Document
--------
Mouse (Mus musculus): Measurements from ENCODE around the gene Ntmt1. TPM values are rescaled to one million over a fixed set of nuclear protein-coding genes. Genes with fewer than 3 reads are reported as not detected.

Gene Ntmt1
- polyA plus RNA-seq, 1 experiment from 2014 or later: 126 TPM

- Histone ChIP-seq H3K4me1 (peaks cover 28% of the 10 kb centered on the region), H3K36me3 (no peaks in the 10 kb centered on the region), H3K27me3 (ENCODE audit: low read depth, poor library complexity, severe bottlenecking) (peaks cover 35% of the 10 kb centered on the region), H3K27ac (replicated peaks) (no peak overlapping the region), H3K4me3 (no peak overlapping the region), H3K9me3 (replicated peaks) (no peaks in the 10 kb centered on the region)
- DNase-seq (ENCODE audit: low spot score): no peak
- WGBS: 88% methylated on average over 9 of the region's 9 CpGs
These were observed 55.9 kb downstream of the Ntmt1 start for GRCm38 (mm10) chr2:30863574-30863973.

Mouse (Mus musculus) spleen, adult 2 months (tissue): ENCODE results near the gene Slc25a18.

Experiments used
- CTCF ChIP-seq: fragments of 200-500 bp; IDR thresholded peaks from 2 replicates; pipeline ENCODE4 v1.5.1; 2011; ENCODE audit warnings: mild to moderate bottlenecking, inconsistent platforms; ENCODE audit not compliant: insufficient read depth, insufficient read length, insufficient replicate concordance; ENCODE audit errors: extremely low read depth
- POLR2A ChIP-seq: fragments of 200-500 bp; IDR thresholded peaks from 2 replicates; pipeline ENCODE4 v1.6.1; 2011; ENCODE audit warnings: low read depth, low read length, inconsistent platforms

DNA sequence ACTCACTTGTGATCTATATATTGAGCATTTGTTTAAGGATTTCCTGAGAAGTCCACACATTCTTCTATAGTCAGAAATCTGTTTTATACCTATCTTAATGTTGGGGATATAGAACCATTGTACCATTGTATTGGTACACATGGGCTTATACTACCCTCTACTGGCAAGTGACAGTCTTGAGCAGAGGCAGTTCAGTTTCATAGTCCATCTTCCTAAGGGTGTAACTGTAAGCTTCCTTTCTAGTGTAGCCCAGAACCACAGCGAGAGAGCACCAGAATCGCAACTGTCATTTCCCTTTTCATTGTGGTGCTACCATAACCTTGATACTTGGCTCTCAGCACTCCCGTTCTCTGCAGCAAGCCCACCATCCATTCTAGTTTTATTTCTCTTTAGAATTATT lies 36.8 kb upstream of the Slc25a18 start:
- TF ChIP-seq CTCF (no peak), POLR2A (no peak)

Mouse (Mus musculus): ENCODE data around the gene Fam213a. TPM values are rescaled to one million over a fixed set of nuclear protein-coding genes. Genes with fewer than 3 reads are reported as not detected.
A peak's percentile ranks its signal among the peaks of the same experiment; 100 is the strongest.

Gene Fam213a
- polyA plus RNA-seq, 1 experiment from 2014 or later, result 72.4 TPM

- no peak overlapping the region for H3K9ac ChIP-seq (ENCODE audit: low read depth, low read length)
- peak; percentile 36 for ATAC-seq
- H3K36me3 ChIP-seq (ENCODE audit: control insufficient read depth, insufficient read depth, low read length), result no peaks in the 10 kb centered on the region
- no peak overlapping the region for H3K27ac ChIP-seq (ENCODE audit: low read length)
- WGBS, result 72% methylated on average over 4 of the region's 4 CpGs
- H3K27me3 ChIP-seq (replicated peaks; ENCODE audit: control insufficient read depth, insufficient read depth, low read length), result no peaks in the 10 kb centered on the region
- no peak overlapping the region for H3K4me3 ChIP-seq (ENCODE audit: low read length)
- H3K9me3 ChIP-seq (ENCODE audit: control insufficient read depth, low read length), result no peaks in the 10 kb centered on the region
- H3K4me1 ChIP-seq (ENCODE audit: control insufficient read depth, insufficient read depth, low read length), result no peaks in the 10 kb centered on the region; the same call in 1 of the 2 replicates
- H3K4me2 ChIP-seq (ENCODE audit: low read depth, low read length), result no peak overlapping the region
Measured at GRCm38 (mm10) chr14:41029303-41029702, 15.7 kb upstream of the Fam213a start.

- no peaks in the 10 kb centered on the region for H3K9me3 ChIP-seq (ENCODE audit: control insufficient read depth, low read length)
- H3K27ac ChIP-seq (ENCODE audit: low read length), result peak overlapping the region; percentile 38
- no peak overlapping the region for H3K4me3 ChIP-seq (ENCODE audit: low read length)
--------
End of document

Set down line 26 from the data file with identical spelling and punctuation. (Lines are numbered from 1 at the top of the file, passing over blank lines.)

- H3K4me1 ChIP-seq (ENCODE audit: control insufficient read depth, insufficient read depth, low read length), result no peaks in the 10 kb centered on the region; the same call in 1 of the 2 replicates